Impressionism in Russia: Dawn of the Avant-Garde
Edited by Ortrud Westheider
Reviewed by Ed Voves
Impressionism in Russia: Dawn of the Avant-Garde, recently published by Prestel, explores a little known chapter in art history. It is so "little known" that many art enthusiasts in the West are likely to be unaware that it ever took place. This episode is the story of Russian painters in the late nineteenth and early twentieth centuries who actively embraced Impressionism as their chosen creative technique.
Impressionism, it should be emphasized, has long been recognized as a major force in Russian art. Several of the great masters of Russian painting during the late 1800's, notably Ilia Repin and Isaac Levitan, incorporated elements of Impressionism in major works of art.
Even more well known in the saga of Impressionism is the role of two of Russia's great art connoisseurs, Ivan Morozov (1871-1921) and Sergei Shchukin (1854-1936). These two industrial magnates amassed astounding collections of Impressionist and Post-Impressionist paintings. Later, they graduated to Fauvism and Cubism, Shchukin buying works by Matisse and Picasso by the roomful.
Neither of these developments, however, translates to a Russian Impressionist movement or school of painting. Yet, as the Prestel book and the related exhibition demonstrate, Impressionism did secure an important place in Russia by the 1890's, continuing to the outbreak of World War I and a brief revival in the late 1920's.
Impressionism in Russia: Dawn of the Avant-Garde, as the book's subtitle proclaims, promoted new attitudes to visual expression which resulted in bold - and bewildering - art forms in the years leading up to World War I.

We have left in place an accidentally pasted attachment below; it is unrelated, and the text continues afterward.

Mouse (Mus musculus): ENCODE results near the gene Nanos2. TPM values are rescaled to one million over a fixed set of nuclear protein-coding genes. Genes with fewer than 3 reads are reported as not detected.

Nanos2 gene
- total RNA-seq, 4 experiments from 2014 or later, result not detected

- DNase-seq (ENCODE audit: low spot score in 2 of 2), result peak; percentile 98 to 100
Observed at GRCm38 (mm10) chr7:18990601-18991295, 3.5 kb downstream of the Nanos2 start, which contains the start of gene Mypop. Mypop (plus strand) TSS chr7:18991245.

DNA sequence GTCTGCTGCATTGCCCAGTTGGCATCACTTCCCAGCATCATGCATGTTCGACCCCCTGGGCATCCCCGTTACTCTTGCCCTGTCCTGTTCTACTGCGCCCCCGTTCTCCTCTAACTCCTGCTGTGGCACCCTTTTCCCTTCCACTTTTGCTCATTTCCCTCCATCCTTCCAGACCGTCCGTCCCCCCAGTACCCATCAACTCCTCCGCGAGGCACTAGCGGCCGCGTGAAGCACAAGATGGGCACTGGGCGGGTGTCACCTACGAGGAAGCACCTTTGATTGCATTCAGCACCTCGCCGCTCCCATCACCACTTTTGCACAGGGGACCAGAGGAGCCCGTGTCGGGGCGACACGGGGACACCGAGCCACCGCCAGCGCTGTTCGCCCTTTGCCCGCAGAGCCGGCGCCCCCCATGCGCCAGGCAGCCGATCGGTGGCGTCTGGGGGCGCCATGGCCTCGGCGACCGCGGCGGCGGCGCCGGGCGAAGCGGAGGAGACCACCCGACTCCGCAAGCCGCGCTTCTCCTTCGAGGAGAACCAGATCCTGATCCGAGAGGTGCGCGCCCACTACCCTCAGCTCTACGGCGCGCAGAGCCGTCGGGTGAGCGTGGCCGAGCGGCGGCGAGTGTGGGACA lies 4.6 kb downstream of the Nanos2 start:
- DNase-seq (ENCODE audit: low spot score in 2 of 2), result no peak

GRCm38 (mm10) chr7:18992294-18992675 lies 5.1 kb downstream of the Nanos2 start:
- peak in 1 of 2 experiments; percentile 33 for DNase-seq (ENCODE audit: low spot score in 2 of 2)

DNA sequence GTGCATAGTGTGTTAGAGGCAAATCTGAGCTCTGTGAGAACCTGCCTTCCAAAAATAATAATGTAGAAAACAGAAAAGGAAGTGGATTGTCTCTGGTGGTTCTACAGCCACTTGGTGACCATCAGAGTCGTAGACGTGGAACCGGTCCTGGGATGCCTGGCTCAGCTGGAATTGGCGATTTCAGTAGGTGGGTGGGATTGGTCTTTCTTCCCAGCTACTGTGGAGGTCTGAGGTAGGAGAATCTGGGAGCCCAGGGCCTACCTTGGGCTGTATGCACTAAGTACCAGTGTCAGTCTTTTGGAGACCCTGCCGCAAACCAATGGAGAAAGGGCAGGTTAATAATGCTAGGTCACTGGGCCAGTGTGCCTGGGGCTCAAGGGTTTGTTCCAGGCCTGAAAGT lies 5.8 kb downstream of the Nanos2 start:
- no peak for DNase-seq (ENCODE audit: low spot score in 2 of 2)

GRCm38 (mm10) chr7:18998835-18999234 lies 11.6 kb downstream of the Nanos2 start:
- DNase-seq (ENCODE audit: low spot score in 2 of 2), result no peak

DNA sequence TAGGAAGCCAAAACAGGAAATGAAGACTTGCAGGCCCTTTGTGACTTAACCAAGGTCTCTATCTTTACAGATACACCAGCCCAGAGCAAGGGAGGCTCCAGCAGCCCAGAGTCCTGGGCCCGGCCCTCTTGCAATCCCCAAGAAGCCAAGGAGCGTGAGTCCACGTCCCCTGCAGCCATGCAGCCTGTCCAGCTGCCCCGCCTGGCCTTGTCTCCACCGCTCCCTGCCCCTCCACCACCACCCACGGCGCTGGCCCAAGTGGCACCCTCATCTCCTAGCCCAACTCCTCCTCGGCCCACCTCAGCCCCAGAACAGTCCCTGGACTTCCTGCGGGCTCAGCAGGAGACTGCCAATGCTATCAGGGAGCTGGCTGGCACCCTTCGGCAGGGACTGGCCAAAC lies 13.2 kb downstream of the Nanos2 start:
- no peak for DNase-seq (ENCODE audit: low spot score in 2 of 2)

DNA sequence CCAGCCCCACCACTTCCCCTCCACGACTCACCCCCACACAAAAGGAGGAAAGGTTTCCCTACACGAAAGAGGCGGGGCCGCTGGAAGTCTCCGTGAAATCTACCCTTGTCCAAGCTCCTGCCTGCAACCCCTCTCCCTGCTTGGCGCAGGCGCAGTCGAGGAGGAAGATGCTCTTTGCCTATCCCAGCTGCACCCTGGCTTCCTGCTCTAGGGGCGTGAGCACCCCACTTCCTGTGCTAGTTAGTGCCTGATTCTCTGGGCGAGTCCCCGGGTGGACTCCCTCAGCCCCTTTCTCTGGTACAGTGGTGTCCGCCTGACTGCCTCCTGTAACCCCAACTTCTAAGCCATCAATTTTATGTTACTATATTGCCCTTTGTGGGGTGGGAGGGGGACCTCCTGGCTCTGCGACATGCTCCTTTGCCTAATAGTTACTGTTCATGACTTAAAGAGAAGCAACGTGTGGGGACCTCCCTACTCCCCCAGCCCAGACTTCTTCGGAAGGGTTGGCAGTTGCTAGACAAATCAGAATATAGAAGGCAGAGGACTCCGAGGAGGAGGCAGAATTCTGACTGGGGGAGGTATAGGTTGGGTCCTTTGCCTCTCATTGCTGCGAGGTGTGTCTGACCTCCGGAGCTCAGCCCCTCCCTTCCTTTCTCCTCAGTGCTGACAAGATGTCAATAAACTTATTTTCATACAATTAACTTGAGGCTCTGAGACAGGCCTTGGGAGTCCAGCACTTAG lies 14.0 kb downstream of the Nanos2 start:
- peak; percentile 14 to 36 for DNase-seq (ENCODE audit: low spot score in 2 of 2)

Impressionism in Russia: Dawn of the Avant-Garde is being published in conjunction with a major exhibition to be held at the Museum Frieder Burda, Baden-Baden, Germany, March 27-August 15, 2021. The exhibition, which just completed its initial showing at the Museum Barberini, near Berlin, is not scheduled to appear in the United States. Sadly, given the ongoing tensions between the U.S. and Russia, as well as the difficulties imposed by Covid-19, it is unlikely that these "little known" masterpieces of Russian Impressionism will be seen in the U.S. any time soon.
For the present, American lovers of Russian art, like myself, will have to content ourselves with this volume from Prestel. Impressionism in Russia: Dawn of the Avant-Garde, I am happy to relate, is an outstanding book, both in terms of its scholarly, and generally well-written, essays and the superlative color tones and graphic quality of its illustrations.